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Detailed reviews and information of the best solar panels, inverters and batteries. Plus hybrid and off-grid solar system reviews and information articles on how solar and battery systems work.

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Reviews and information of the best Solar panels and inverters from SMA, Fronius, SunPower, SolaX, Q Cells, Trina, Jinko, Selectronic, Tesla Powerwall, ABB. Plus hybrid inverters, battery sizing, Lithium-ion and lead-acid batteries, off-grid and on-grid power systems.

What are monocrystalline, polycrystalline and thin film solar panels?

Martin Newkirk

PV panel types

Solar panels (or solar modules) are assemblies of individual solar cells housed within a supporting structure or frame. The solar cells (also known as Photovoltaic Cells or PV cells) generate electricity when they are exposed to light. As a general rule the more light (solar irradiance) which falls on the solar panel the more electricity is produced. It is a common misconception that heat helps generate electricity from solar panels, in fact the opposite is true, heat actually slightly decreases the electrical power of a solar panel. Generally a clear sunny day with a cool breeze will generate the most energy.

There are a number of different technologies used to create solar panels. PV cells have been produced since the 1950s and for a long time crystalline silicon was the only technology used. However, over the past decade or so new technologies have been developed to compete with silicon. Thin film technology made huge progress in the 2000s and came very close to overtaking silicon as the main technology. However, just as thin film pricing started to beat silicon pricing, the cost of silicon cells plunged dramatically, largely on the back of mass production beginning in China. Now we are starting to see very high efficiencies (up to 21%) for monocrystalline silicon technology and the price is continuously falling. Other technologies are also coming on board such as poly and monocrystalline PERC cells and we will see prices continue to drop and efficiencies continue to rise on the back of the new developments.

Types of panels and cells

Crystalline silicon cell types

Monocrystalline

 Typical monocrystalline solar panel with the distinct diamond pattery between the dark cells

Typical monocrystalline solar panel with the distinct diamond pattery between the dark cells

Silicon produced as a single crystal with a continuous internal structure is used for mono-crystalline cells. This type of silicon is manufactured into a large cylindrical ingot and then thinly sliced to create wafer cells which are usually very dark blue or black in colour. These manufacturing processes demand greater resources than poly-crystalline cells and so generally cost more, but do offer slightly higher efficiency.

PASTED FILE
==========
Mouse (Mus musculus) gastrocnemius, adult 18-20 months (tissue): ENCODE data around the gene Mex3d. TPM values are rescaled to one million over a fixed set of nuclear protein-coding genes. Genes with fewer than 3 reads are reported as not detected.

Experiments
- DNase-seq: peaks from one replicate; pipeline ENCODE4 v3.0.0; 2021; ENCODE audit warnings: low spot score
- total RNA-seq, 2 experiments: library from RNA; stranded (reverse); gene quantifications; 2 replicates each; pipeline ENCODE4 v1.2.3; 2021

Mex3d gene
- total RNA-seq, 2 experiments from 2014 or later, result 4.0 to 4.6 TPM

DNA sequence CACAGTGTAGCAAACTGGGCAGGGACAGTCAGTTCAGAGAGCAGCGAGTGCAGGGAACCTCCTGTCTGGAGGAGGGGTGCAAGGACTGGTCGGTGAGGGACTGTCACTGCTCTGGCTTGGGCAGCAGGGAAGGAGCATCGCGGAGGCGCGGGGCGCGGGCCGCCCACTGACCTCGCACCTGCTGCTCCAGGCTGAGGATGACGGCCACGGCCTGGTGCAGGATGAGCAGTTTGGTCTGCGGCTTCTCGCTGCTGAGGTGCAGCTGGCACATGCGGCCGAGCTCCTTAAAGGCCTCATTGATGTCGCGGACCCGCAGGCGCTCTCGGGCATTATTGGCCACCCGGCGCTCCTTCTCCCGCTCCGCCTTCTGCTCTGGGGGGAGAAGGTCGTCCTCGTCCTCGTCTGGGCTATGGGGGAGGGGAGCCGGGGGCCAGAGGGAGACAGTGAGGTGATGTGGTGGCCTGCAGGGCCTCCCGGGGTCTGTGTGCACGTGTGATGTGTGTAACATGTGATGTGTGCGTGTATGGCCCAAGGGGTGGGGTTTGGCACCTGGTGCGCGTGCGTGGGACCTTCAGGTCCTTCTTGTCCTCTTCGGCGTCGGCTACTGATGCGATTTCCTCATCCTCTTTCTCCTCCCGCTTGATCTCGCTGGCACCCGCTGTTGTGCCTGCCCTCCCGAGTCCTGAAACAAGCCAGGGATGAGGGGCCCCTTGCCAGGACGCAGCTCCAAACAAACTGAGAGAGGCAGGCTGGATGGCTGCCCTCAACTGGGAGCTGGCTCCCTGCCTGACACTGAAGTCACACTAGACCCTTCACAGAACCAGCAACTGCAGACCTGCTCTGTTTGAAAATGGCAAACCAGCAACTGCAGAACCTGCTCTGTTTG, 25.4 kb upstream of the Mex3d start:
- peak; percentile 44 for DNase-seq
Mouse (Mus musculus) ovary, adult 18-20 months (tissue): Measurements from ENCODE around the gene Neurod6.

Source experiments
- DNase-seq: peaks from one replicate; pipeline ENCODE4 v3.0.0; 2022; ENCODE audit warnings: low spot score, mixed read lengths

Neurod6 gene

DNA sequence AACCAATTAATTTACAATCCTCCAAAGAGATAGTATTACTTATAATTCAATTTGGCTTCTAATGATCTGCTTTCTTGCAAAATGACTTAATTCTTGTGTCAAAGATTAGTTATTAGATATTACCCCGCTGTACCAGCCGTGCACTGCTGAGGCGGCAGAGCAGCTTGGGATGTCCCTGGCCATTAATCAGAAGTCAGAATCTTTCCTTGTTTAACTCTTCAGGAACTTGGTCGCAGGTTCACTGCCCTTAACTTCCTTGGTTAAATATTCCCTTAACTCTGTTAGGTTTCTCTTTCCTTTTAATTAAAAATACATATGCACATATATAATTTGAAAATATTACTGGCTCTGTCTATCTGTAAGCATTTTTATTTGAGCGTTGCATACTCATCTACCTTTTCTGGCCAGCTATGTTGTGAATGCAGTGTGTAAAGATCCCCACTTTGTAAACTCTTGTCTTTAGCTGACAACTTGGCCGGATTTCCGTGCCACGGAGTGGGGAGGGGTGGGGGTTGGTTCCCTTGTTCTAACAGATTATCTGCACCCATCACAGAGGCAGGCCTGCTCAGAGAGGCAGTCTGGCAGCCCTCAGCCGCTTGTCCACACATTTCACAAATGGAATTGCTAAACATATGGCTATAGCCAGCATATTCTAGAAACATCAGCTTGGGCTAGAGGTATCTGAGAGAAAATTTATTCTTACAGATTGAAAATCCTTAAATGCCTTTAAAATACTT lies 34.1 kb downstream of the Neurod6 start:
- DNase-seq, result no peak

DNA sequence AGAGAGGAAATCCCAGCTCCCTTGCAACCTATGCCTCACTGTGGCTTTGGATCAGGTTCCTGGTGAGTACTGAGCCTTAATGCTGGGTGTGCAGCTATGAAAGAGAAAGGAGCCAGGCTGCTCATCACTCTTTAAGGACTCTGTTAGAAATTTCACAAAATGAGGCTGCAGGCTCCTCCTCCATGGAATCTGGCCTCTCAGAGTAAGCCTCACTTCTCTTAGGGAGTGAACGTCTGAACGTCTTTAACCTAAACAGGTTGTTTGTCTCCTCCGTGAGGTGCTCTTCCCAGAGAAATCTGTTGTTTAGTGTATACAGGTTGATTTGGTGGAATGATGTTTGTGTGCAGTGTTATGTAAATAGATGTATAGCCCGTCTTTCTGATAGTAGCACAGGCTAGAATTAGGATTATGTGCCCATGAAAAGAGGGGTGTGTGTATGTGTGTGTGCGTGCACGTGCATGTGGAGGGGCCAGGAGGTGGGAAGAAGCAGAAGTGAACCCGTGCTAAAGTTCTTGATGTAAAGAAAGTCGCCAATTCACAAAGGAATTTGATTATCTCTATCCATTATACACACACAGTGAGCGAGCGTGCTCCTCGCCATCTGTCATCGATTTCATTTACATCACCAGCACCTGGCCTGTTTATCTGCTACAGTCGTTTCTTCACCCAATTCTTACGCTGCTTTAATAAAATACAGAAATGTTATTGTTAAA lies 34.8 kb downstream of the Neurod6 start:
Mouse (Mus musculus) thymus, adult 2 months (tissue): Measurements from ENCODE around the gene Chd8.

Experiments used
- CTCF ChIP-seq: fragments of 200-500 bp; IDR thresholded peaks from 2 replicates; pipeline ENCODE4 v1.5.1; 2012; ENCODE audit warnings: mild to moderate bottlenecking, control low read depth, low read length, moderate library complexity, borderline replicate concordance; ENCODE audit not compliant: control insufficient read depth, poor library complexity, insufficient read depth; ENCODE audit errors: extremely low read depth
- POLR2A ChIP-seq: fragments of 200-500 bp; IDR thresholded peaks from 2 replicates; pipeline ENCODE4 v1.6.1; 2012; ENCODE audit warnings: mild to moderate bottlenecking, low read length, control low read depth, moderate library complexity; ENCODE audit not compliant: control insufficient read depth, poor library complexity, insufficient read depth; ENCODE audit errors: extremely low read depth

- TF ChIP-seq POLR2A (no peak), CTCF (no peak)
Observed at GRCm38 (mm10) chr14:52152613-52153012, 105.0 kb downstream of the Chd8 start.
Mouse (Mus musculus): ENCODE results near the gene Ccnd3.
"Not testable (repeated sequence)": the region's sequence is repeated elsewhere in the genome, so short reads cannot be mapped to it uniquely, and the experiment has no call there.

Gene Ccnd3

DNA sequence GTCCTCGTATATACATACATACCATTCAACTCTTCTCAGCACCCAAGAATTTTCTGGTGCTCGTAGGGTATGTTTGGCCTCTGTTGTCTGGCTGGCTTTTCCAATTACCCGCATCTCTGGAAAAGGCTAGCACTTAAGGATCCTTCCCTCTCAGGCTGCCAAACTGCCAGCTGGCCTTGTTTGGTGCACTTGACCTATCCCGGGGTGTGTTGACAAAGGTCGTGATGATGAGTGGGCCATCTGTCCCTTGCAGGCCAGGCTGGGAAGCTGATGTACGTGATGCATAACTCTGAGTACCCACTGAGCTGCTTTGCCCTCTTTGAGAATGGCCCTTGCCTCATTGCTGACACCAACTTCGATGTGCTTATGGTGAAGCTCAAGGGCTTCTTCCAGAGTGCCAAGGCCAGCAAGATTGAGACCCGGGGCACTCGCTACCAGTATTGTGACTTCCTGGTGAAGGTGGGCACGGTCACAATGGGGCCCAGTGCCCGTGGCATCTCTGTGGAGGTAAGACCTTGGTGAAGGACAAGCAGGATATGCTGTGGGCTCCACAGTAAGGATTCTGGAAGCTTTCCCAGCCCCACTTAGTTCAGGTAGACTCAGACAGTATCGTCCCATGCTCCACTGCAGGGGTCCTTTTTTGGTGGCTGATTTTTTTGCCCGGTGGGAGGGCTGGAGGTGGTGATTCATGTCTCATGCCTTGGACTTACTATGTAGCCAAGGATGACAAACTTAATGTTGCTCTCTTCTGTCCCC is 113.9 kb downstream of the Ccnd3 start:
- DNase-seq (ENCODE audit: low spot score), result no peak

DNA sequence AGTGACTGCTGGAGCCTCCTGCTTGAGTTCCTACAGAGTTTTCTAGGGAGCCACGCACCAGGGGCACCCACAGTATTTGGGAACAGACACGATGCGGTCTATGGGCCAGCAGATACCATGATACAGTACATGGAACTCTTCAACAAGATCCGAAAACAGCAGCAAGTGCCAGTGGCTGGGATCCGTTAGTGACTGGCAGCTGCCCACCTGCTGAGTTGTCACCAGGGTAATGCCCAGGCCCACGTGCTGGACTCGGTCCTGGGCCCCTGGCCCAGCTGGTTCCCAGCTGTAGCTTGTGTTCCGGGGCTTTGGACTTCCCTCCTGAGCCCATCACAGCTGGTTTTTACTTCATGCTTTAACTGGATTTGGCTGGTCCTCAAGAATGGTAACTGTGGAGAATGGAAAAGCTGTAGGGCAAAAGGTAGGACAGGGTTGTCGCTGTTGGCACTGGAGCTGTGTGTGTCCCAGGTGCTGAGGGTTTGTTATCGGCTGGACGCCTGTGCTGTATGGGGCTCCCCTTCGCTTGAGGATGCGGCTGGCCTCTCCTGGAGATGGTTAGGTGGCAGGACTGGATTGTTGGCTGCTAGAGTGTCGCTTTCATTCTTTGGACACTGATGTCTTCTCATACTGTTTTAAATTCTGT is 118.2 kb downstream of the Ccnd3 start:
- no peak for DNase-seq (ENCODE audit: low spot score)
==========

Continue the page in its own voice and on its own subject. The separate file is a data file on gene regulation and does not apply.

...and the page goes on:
Polycrystalline

 Typical polycrystalline solar panel with the ligher blue flakey appearance

Typical polycrystalline solar panel with the ligher blue flakey appearance

More correctly known as multi-crystalline is silicon made from multiple crystals can give a distinct flaky look and is often blue in appearance. This type of silicon can be manufactured in square ingots and is less resource intensive to produce..

The process of producing poly-crystalline wafers has improved to a stage where by the efficiency and performance of a poly-crystalline panel is comparable to that of a mono-crystalline panel but at a slightly cheaper cost.

Thin film

Made by deposition of exceptionally thin layers of photovoltaic material on a substrate, thin film technology employs a range of materials including silicon, cadmium, copper, amongst others to create a solar cell. Both rigid and flexible thin-film modules can be created, allowing solar generation to be better integrated into products and buildings compared to crystalline silicon. Thin-film solar panels are not longer available in most countries due to the higher cost and lower efficiency compared with the modern mono and poly silicon panels.

Multi-junction

Most photovoltaic cells use one main material with specially chosen impurities added, to convert energy from the light into electricity. These cells can only use a certain part of the light spectrum (i.e. specific wavelength, or colour) to convert light energy to electricity. Multi-junction cells have different material combinations that allow them to convert more of the received light energy into electricity. The cells are produced in a similar manner to thin-film cells, but are more complex to manufacture and are much more expensive. MJ cells can achieve a significantly higher efficiency than conventional solar cells (up to 40% compared to 15-25%). These cells are only used for very specific purposes and still in development, so not available to the general public.